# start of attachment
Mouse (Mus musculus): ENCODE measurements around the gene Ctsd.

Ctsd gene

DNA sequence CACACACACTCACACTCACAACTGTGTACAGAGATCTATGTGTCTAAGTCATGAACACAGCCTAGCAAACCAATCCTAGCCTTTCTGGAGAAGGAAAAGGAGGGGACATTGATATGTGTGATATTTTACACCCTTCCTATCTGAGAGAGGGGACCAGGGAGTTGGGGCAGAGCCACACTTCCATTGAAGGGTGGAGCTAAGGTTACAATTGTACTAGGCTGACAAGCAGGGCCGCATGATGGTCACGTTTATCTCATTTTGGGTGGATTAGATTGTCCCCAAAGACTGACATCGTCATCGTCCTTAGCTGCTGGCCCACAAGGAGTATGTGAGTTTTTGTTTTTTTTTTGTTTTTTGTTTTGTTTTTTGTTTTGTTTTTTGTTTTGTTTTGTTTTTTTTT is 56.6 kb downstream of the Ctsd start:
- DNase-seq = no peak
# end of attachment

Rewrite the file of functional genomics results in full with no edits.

Mouse (Mus musculus): ENCODE measurements around the gene Ctsd.

Ctsd gene

DNA sequence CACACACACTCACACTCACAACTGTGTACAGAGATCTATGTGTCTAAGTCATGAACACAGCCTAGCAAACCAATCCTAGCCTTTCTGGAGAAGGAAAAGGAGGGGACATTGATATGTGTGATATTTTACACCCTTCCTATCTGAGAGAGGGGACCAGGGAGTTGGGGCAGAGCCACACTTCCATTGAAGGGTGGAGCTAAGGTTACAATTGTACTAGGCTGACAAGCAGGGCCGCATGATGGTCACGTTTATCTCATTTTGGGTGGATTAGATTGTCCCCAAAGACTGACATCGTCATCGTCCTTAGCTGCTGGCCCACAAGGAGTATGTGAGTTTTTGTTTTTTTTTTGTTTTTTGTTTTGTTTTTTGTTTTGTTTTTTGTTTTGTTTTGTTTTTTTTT is 56.6 kb downstream of the Ctsd start:
- DNase-seq = no peak